Post Script

Au­top­sy­ing the cold corpse of the de­tec­tive videogame


We don’t of­ten look to main­stream videogames for the qual­ity of their writ­ing, but they have found their niche in ac­tion-driven tem­plates, even if a game such as The Last Of Us is only bold enough to ex­plore its char­ac­ter dy­nam­ics amid a ca­coph­ony of shot­gun blasts. Read the re­ac­tions to Mur­dered’s crit­i­cal maul­ing and there’s ev­i­dence of fa­tigue for this form of sto­ry­telling. Why be so down on a game try­ing to do some­thing new?

The prob­lem isn’t the mes­sage, it’s the medium. The de­tec­tive fan­tasy im­plic­itly prom­ises much that the struc­tures bred by years of shooter it­er­a­tion are ill-evolved to deliver. Yes, Mur­dered tries a new-ish remix of a de­fined tale and free­dom of move­ment, but open­ing up the world and emp­ty­ing it of the usual dis­trac­tions only em­pha­sises how bound you are to pas­sively ab­sorb­ing its tale.

You don’t need to be Poirot to fig­ure out why the same old ac­tiv­i­ties dom­i­nate game fic­tion, ei­ther. In an in­dus­try that in­creas­ingly dif­fer­en­ti­ates it­self through pro­vid­ing agency, there has to be some­thing mean­ing­ful to do. That doesn’t mean just the power to act, but to per­form ac­tions with con­se­quences in each vir­tual world. Over­com­ing a bad guy or mak­ing it to a way­point are among the sim­plest ex­pres­sions of mean­ing­ful agency, be­cause these are bi­nary states. There’s no room for am­bi­gu­ity, so you can flip the switch and have the next cutscene al­ter the world, trans­lat­ing ac­tion into re­ac­tion.

That’s also why de­tec­tive fic­tion is so hard to make into a sat­is­fy­ing mod­ern videogame: there are no such easy get-outs. If you ex­am­ine a clue, most of the changes of state ought to go on in your head, not on­screen. Like­wise, if you in­ter­ro­gate a sus­pect, you want more con­trol than press­ing a but­ton and hop­ing the sum­mary text near it equates to the query and the tone you wanted. Un­less de­vel­op­ers ruin the mys­tery by pre­sent­ing so­lu­tions, true cer­tainty comes mostly in the fi­nal rev­e­la­tion, but scripted story beats are much harder to present when you can’t be sure of where the player’s rea­son­ing is up to.

In short, de­duc­tion is the bedrock of any de­tec­tive role­play, but in an era of mass ac­ces­si­bil­ity and limited AI, de­vel­op­ers can’t rely on you mak­ing the cor­rect con­nec­tions yourself, give you the free­dom to ques­tion as you like, nor model well-re­alised story paths for ev­ery pos­si­ble in­ves­tiga­tive tack. The re­sult is min­i­mal con­trol, min­i­mal room for de­duc­tion and dis­ap­point­ment.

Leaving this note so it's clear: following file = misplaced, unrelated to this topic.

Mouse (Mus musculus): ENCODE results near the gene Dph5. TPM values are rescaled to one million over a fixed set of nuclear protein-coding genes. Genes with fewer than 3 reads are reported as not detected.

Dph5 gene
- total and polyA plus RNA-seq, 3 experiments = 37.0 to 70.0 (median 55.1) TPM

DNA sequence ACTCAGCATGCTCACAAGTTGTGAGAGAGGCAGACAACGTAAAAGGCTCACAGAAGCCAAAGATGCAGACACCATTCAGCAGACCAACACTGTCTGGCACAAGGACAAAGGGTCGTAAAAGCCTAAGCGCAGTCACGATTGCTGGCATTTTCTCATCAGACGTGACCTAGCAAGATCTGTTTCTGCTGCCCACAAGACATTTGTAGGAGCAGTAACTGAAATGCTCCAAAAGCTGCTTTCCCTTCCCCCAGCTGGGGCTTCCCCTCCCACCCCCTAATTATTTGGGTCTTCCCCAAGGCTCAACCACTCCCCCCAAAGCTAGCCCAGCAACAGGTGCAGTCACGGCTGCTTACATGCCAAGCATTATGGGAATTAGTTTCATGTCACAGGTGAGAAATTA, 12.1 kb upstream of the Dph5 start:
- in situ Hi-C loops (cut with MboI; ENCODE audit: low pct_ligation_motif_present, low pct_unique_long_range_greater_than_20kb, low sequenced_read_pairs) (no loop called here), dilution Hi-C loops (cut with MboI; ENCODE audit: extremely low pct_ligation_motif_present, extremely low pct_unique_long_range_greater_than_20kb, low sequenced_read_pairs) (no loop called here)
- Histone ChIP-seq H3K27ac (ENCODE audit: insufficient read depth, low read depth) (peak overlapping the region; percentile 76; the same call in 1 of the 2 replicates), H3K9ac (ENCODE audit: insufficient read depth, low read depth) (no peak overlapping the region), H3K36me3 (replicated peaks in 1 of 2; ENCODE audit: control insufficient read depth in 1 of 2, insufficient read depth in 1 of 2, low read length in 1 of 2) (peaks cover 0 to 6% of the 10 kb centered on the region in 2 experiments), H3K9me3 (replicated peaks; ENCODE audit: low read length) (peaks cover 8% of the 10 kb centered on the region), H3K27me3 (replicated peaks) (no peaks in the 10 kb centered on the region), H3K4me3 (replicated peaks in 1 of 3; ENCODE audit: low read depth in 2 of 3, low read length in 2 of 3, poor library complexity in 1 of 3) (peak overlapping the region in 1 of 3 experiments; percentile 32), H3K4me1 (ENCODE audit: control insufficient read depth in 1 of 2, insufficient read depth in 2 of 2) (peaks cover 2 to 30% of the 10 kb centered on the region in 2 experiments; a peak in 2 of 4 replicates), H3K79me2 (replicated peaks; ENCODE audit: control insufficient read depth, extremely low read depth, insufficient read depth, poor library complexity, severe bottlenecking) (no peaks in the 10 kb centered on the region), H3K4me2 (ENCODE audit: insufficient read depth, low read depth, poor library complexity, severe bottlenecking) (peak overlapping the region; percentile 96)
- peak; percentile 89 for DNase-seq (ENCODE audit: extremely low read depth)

Other de­tec­tive games work by ei­ther em­brac­ing their na­ture as pre­de­ter­mined sto­ries or mask­ing their lack of plot agency with other ac­tiv­i­ties. Cult clas­sic Ghost Trick, for in­stance, is os­ten­si­bly driven by a mur­der, but asks you to fig­ure out Rube Gold­bergesque chains of ob­ject in­ter­ac­tion, not the mys­tery at hand. Jon In­gold’s Make It Good, mean­while, is un­abashedly in­ter­ac­tive fic­tion. It is the kind of choose your own ad­ven­ture that would be too con­fus­ing and com­plex for a book to con­tain, but ev­ery page is writ­ten, and ev­ery re­sponse mapped out. LA Noire is a fu­sion of both ap­proaches, couch­ing its scripted story in gun bat­tles and driv­ing.

If de­tec­tive videogames are to ad­vance be­yond bolt-on brain work, they’ll even­tu­ally need to be able to model the one thing all de­tec­tive sto­ries are pred­i­cated on: hu­man na­ture. And there is hope. Versu, Façade and Prom Week all of­fer glimpses of sys­tems com­plex enough to of­fer at least the il­lu­sion of nu­anced hu­man re­sponse. But to suc­ceed, a freeform de­tec­tive game mostly just re­quires the brav­ery to let the player fig­ure things out. Per­haps the genre’s great hope, then, is The Van­ish­ing Of Ethan Carter, with de­vel­oper The As­tro­nauts de­ter­mined to strip away all hand­hold­ing. Mur­dered’s ad­vo­cates clearly want a mod­ern re­al­i­sa­tion of in­ter­ac­tive crime fic­tion, but get­ting there will be more than a case of trans­plant­ing a mys­tery story into a 3D en­gine and turn­ing on no­clip.

You can work out Mur­dered’s plot fairly early on, but you’ll have to guide O’Con­nor through the painstak­ing process any­way

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